None at all! Most of us had zero experience with bees before we joined the society, but if you attend hive visits regularly, by the end of the year you’ll be inspecting hives and harvesting honey like a pro.

When and where do you meet?

We meet on Wednesdays at 3 pm on the roof of Connaught House – take the lift to level 8, then walk up the last flight of stairs. Here’s a map to help you find us. We meet every week in spring and summer, and less frequently (fortnightly or monthly) in autumn and winter. Society members get notifications about our next hive visit via email. Hive visits are not compulsory so there’s no commitment, but the more you come, the more you learn about bees and beekeeping!

I’m not free on Wednesday afternoons. Do you meet at any other time?

Most of our hive visits are on Wednesday afternoons, but sometimes we have to reschedule due to weather or other factors. However some of our other events, like the honey tasting and sale, take place on other days of the week.

Honey tasting

Honey tasting event

Honey FAQ

Where can I buy LSE Honey?

We harvest honey every year in late summer. Ours is a small operation (3 hives) and we harvest a small amount from only 1–2 hives to ensure the bees have plenty left over to see them through winter. So we usually get about 80–100 jars each year.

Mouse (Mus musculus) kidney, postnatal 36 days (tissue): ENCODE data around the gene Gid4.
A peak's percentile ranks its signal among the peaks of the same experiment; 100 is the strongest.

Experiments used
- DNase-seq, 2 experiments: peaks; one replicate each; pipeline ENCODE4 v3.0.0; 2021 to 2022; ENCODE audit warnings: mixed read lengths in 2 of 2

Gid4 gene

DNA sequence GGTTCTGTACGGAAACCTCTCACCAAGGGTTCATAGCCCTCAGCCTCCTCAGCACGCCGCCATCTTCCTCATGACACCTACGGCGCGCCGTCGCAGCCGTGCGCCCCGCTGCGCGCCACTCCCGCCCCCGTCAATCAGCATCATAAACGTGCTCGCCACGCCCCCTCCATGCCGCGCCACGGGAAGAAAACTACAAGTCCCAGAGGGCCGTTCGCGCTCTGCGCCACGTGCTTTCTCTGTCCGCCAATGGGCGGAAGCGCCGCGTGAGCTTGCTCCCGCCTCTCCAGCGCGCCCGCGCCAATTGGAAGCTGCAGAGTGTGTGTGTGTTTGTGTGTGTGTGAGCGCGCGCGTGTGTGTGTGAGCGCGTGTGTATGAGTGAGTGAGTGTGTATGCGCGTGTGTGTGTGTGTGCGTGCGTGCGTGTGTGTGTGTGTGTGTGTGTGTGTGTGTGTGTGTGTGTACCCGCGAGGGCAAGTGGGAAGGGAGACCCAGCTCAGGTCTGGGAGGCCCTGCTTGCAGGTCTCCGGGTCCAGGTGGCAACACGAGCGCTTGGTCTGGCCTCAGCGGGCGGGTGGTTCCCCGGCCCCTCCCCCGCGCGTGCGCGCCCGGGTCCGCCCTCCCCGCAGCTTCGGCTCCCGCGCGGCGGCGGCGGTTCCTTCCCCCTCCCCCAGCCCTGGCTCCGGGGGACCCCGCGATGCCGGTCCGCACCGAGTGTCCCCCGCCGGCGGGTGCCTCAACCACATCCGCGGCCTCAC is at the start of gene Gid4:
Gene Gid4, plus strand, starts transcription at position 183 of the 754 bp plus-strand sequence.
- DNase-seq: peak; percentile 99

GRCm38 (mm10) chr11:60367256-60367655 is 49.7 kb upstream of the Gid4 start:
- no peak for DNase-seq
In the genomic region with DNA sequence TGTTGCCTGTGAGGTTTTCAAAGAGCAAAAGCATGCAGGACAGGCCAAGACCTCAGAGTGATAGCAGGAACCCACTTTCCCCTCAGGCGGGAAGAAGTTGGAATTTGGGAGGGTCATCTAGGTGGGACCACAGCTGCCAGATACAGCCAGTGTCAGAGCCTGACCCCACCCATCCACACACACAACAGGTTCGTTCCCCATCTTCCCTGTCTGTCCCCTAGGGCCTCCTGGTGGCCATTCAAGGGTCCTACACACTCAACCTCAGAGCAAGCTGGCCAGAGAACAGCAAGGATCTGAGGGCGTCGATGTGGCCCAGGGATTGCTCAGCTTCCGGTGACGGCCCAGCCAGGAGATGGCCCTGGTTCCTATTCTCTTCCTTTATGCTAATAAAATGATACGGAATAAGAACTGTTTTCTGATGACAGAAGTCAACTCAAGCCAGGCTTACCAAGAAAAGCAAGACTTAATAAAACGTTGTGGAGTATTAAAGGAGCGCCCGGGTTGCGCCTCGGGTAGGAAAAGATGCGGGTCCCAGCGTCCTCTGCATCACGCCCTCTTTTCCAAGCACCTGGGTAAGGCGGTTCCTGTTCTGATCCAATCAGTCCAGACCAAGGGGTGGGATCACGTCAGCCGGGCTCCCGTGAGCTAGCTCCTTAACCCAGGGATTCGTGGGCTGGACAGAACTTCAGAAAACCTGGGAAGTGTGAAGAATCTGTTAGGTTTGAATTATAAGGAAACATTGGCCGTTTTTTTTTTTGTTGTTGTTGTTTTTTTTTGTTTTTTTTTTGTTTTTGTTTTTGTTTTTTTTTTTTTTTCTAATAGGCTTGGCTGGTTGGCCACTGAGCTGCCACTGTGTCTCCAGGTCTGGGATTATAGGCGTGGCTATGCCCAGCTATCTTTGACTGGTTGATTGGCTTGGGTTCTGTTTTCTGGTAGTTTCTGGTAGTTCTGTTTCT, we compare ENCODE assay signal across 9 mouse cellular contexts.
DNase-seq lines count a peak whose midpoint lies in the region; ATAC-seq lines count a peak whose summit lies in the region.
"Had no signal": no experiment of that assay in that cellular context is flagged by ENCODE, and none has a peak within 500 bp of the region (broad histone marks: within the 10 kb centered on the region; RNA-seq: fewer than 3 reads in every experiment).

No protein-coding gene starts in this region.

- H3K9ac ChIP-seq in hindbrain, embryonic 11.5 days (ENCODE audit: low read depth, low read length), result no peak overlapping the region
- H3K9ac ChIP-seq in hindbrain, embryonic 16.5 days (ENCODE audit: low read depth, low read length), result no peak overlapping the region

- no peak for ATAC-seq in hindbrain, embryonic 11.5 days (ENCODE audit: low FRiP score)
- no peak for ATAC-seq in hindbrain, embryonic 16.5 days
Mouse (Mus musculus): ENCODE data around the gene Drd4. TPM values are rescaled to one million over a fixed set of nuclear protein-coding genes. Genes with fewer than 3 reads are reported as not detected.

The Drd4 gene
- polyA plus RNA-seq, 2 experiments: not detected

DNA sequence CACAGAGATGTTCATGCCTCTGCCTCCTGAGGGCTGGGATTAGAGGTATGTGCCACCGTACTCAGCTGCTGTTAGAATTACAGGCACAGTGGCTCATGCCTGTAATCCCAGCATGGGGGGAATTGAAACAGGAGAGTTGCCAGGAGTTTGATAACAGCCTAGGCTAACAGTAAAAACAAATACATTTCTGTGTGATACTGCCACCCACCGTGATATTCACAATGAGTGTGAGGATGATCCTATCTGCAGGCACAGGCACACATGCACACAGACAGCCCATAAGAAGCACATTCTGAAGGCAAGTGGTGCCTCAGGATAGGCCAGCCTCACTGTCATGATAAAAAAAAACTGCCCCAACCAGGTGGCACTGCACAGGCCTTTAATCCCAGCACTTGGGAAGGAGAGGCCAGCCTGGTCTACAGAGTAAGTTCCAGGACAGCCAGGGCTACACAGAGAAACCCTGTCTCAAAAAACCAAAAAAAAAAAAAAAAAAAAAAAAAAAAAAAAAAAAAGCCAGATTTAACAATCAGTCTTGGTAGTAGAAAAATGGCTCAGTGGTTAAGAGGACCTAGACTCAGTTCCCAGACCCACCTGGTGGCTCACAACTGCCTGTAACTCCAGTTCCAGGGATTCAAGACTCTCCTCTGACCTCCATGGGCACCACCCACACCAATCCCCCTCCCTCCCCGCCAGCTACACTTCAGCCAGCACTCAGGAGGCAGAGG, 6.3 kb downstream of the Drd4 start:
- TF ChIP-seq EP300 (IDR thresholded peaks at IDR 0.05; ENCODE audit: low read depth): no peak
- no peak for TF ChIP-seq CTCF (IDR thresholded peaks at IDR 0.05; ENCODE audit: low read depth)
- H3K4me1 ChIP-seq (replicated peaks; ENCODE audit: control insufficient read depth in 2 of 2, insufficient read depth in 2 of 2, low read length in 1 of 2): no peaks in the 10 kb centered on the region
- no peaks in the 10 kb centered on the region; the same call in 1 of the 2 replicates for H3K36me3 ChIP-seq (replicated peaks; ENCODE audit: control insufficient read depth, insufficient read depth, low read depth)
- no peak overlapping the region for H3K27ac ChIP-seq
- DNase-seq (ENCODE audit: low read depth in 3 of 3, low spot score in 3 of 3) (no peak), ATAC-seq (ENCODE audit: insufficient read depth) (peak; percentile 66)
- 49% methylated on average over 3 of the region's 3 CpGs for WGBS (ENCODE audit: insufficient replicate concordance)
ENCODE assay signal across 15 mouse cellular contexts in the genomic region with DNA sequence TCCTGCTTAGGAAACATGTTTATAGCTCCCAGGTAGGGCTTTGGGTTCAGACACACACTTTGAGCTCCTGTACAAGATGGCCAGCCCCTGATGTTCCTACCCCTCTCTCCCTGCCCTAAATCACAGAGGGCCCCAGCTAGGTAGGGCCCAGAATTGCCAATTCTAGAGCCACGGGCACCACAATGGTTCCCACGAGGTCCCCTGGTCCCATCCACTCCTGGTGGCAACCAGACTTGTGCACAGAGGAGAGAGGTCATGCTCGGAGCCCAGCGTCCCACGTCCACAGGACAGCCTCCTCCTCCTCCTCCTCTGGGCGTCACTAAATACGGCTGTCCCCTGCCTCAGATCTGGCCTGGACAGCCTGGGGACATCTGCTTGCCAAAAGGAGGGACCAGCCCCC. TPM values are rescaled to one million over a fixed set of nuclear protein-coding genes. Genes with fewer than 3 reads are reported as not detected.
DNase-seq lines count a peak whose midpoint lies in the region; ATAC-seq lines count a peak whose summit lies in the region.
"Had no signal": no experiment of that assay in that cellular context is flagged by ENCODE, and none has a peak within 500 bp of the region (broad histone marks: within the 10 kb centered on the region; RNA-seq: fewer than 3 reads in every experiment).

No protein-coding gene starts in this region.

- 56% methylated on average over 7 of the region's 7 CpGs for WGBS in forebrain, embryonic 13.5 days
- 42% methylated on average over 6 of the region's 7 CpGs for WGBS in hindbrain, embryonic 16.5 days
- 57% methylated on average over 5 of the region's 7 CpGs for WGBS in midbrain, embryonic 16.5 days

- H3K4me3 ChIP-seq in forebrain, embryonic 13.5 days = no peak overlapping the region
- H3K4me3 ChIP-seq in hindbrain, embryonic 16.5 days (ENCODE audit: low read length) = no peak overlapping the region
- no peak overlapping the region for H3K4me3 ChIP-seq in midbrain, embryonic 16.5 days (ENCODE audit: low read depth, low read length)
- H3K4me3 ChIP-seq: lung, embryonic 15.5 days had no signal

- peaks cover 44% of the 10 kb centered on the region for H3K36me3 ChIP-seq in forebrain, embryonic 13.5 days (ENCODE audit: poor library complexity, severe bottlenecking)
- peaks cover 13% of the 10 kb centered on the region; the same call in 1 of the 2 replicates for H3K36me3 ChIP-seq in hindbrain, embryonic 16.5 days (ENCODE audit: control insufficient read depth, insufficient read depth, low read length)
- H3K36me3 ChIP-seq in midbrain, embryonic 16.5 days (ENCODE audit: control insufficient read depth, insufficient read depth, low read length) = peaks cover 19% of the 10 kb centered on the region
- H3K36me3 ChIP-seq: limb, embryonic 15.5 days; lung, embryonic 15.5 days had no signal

If you’re a Society member, you will get an email when the honey is available for purchase (usually around October–November). After that, if there are any jars left over, we offer them to other students and staff of LSE (we advertise this on our blog and Facebook page, but it sells out very quickly!)

Society members also get to taste the honey for free at our tasting events.

Where does the honey come from?

The honey comes wholly from our hives on the roof of Connaught House in Central London. It is about as local as it gets!

What does it taste like?

Some commercially available honey is monofloral, i.e. predominantly from the nectar of one plant species. We have nothing against ethically-produced monofloral honey (in fact there are some varieties we like a lot!) but our own bees are free to fly around London and pick what flowers they want to forage on, which gives the honey an interesting, complex flavour (‘polyfloral’, in beekeeping parlance). Having said that, due to the abundance of lime trees in Central London, our honey has light, citrusy notes.